Fico in stable condition, Slovakian politicians say threats rising

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Bratislava, May 18 (IANS/DPA) Slovakian Prime Minister Robert Fico, who was critically injured in an assassination attempt earlier this week, is in stable condition, Health Minister Zuzana Dolinkova said on Saturday.

After his second operation on Friday, there is cause for optimism, the Minister added.

However, Fico cannot yet be transferred to the capital, Bratislava, in the coming days, Defence Minister Robert Kalinak said.

A panel of doctors is to decide on Monday whether he is to be transferred.

The Prime Minister is currently recovering in the university hospital Banska Bystrica, close to the small town of Handlova where he was shot.

On Saturday, the gunman who attacked Fico was remanded in custody, following a decision by a special court responsible for organised and politically motivated crime in the western city of Pezinok, court spokeswoman Katarina Kudjakova told dpa.

She said this was due to the risk he might abscond and carry out further acts of violence.

The decision can be appealed.

The man was detained directly after the shooting on Wednesday. Reports, citing the police, said he had already pleaded guilty during questioning.

The public prosecutor's office asked for him to be held in pre-trial detention and the court heard Juraj C, as he is known under privacy rules, on Saturday morning.

He had been expecting Fico after a government meeting in Handlova and shot at him at close range.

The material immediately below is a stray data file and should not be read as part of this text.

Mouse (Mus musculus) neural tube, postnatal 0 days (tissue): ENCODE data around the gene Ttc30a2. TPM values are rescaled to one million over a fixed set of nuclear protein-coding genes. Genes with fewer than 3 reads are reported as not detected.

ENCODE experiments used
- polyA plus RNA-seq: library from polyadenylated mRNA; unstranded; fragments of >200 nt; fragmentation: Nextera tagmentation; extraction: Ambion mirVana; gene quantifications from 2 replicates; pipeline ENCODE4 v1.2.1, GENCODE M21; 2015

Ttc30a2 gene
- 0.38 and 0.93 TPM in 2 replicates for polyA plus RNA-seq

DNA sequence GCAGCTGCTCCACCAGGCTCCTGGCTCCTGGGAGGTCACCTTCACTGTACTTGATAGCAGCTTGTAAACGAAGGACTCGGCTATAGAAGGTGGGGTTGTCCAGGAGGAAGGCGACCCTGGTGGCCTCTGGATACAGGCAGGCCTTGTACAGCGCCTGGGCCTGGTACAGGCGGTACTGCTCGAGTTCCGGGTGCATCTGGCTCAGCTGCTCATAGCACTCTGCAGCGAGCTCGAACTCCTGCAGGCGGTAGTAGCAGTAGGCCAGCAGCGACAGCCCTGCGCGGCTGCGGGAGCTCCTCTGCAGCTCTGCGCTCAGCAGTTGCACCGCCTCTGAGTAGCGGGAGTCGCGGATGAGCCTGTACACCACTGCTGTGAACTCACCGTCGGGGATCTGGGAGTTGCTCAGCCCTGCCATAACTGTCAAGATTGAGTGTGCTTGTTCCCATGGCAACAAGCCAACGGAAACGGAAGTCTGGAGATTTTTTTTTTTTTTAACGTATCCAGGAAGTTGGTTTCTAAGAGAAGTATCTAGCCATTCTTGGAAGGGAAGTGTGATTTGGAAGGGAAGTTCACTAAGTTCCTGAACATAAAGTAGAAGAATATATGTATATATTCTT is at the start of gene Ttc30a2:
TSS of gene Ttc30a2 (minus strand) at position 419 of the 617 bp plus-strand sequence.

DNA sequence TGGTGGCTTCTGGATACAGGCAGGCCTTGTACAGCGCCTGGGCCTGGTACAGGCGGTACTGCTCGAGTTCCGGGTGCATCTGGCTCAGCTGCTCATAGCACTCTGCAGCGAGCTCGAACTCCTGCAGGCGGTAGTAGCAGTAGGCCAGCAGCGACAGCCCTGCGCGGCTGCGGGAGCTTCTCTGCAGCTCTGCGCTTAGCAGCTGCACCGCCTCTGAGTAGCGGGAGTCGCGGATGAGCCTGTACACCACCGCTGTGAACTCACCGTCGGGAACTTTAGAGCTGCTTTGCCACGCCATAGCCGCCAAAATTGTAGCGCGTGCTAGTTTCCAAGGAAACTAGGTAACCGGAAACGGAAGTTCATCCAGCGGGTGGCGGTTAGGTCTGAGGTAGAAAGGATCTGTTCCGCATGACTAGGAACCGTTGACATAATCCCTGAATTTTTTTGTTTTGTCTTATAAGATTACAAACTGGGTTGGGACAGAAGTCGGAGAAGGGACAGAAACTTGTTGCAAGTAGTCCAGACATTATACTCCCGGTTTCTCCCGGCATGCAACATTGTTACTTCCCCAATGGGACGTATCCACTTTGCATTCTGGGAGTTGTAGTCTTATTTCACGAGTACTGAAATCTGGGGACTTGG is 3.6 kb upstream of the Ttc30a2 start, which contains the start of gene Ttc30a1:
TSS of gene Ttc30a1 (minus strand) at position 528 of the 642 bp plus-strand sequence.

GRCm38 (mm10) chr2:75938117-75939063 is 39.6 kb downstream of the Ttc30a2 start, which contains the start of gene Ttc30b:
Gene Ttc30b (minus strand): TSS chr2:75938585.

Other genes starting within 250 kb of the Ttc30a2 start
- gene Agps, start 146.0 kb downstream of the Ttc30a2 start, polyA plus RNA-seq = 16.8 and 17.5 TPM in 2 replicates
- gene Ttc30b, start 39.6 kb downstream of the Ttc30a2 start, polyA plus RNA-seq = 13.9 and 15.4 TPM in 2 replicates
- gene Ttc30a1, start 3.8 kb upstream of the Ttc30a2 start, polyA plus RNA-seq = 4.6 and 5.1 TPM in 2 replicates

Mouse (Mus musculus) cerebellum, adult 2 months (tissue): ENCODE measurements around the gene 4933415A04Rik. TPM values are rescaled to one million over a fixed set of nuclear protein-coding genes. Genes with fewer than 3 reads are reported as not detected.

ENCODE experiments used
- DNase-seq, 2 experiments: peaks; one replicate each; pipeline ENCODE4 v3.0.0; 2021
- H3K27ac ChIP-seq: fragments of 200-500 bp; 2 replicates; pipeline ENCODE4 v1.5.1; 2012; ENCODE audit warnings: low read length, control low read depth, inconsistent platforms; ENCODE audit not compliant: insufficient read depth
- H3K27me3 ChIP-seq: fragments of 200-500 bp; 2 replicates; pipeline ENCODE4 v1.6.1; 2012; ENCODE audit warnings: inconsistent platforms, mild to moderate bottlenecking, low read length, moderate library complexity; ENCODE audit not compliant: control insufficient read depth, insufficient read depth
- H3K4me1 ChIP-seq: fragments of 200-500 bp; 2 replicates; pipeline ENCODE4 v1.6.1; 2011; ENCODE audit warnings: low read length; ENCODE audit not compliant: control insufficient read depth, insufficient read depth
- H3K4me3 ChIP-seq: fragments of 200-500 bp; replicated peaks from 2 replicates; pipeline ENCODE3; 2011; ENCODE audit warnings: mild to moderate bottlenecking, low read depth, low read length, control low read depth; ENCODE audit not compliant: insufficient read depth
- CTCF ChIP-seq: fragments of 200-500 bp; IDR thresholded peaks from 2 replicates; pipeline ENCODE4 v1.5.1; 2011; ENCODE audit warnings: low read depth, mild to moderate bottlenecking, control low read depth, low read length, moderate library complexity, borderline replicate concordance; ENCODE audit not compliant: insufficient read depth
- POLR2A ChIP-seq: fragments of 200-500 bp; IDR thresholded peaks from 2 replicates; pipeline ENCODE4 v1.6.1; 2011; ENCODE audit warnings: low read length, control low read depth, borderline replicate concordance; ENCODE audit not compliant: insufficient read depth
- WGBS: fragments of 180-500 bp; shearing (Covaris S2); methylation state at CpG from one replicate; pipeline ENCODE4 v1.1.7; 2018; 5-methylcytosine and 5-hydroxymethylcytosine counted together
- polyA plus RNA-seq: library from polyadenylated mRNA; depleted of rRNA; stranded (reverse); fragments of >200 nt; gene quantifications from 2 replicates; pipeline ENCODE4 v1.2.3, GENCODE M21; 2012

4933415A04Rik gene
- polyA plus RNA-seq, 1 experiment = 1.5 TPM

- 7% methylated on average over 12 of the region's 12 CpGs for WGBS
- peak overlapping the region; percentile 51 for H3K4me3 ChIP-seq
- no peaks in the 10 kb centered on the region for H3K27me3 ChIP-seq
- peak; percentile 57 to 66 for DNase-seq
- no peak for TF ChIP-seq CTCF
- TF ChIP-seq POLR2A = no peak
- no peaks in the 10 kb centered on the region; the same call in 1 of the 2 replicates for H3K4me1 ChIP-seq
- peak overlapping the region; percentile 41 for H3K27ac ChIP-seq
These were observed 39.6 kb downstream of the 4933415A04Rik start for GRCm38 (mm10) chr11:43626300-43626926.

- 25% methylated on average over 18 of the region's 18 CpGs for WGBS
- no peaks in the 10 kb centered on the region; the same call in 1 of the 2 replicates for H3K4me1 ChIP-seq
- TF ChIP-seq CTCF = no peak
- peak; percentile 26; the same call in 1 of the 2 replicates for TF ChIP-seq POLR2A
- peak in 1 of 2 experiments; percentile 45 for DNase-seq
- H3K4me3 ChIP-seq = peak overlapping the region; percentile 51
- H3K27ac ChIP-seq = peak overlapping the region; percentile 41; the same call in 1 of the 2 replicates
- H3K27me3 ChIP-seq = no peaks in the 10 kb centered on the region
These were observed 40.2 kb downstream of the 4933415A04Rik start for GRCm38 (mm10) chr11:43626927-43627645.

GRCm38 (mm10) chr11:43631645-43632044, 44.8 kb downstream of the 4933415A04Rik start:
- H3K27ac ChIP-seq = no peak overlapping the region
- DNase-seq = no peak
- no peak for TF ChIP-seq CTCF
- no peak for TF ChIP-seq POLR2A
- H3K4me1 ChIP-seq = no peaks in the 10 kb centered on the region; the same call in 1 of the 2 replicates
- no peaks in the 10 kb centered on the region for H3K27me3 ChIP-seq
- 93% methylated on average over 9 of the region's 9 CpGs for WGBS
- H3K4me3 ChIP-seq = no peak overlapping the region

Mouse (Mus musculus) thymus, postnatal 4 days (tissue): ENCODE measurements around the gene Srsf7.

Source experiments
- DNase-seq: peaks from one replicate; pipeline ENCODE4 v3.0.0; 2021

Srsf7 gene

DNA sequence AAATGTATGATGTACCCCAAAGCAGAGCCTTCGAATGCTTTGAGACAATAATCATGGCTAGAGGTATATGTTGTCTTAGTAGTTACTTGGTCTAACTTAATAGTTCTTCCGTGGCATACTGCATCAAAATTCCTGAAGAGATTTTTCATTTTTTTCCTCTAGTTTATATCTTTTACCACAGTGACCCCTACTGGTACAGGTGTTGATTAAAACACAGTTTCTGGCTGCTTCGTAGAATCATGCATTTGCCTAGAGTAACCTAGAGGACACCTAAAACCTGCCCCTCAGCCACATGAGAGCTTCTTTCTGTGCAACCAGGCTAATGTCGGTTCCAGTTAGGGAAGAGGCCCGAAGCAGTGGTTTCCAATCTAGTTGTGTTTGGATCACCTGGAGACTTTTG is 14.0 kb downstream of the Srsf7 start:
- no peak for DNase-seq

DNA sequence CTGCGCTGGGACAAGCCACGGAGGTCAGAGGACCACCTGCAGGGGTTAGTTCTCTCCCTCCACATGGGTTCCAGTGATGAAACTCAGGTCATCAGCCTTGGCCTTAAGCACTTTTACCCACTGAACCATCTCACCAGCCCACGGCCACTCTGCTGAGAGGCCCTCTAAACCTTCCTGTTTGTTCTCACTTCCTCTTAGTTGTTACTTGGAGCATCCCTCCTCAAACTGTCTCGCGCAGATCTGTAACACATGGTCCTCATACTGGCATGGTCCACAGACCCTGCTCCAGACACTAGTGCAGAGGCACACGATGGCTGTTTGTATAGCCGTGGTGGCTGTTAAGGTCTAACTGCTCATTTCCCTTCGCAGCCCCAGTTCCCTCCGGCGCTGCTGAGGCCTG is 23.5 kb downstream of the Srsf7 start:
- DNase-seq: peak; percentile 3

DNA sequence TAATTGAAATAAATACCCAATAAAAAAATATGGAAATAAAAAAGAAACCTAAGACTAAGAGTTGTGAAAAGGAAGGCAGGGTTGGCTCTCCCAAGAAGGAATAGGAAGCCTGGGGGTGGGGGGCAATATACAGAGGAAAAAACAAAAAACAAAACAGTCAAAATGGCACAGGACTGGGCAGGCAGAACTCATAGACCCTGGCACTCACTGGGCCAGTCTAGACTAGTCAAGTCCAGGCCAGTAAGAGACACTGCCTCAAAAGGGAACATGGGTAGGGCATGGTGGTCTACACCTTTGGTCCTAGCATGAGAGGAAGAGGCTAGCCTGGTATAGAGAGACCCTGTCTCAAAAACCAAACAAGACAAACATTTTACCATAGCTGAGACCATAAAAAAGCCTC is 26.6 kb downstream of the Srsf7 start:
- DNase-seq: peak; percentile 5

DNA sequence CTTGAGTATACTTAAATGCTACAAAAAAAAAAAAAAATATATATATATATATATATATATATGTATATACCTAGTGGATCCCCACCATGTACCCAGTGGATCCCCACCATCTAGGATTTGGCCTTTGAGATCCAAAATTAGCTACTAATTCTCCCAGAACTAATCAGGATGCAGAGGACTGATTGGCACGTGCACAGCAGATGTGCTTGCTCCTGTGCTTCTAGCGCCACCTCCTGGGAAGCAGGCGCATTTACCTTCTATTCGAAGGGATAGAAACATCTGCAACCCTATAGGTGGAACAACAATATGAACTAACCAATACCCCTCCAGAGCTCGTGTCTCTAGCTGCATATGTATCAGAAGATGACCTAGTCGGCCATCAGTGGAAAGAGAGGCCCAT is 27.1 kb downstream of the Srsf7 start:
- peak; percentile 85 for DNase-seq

Fico, 59, was hit by several gunshots and has since undergone two operations.

The suspect, 71, was charged on Thursday with attempted murder. He was described by authorities as a "lone wolf" motivated by political grievances.

The attack, on the deeply divided nation, sent shock waves around the world.

Since then, there has been an increase in threats against other politicians in the country, Interior Minister Matus Sutaj Estok told the daily newspaper Pravda on Saturday.

Since then, there has been an increase in threats against other politicians in the country, the Interior Minister told the daily newspaper Pravda on Saturday.

A member of Parliament from Smer, the largest governing party led by Fico, had also been threatened.

A perpetrator has been identified in both cases.

Earlier death threats against the liberal opposition leader Michal Simecka and his family had already been made public.

Apart from specific death threats, the number of aggressive comments on social media has also increased significantly, Slovakian media reported, citing experts.